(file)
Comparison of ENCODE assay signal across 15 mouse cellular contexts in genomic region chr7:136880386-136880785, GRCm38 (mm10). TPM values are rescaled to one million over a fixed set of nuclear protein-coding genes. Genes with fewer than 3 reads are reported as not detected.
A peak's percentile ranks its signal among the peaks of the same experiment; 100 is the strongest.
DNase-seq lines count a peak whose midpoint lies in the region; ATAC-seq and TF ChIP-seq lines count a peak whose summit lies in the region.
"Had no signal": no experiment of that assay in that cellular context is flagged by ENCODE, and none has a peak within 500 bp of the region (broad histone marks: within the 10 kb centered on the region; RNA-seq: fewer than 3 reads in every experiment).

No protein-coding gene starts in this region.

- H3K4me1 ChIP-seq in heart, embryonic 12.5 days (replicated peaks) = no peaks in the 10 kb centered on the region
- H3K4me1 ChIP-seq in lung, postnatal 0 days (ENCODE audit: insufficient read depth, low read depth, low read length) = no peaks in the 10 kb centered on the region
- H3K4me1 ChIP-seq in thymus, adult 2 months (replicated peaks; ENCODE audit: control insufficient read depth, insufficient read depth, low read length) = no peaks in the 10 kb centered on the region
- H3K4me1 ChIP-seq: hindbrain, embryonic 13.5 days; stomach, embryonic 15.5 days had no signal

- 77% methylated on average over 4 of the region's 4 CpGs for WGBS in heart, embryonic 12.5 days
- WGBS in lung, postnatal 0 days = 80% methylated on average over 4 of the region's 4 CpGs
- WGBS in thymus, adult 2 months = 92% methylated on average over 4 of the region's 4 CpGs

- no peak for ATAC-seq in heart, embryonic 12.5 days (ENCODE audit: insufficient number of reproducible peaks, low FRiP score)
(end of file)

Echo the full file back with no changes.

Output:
Comparison of ENCODE assay signal across 15 mouse cellular contexts in genomic region chr7:136880386-136880785, GRCm38 (mm10). TPM values are rescaled to one million over a fixed set of nuclear protein-coding genes. Genes with fewer than 3 reads are reported as not detected.
A peak's percentile ranks its signal among the peaks of the same experiment; 100 is the strongest.
DNase-seq lines count a peak whose midpoint lies in the region; ATAC-seq and TF ChIP-seq lines count a peak whose summit lies in the region.
"Had no signal": no experiment of that assay in that cellular context is flagged by ENCODE, and none has a peak within 500 bp of the region (broad histone marks: within the 10 kb centered on the region; RNA-seq: fewer than 3 reads in every experiment).

No protein-coding gene starts in this region.

- H3K4me1 ChIP-seq in heart, embryonic 12.5 days (replicated peaks) = no peaks in the 10 kb centered on the region
- H3K4me1 ChIP-seq in lung, postnatal 0 days (ENCODE audit: insufficient read depth, low read depth, low read length) = no peaks in the 10 kb centered on the region
- H3K4me1 ChIP-seq in thymus, adult 2 months (replicated peaks; ENCODE audit: control insufficient read depth, insufficient read depth, low read length) = no peaks in the 10 kb centered on the region
- H3K4me1 ChIP-seq: hindbrain, embryonic 13.5 days; stomach, embryonic 15.5 days had no signal

- 77% methylated on average over 4 of the region's 4 CpGs for WGBS in heart, embryonic 12.5 days
- WGBS in lung, postnatal 0 days = 80% methylated on average over 4 of the region's 4 CpGs
- WGBS in thymus, adult 2 months = 92% methylated on average over 4 of the region's 4 CpGs

- no peak for ATAC-seq in heart, embryonic 12.5 days (ENCODE audit: insufficient number of reproducible peaks, low FRiP score)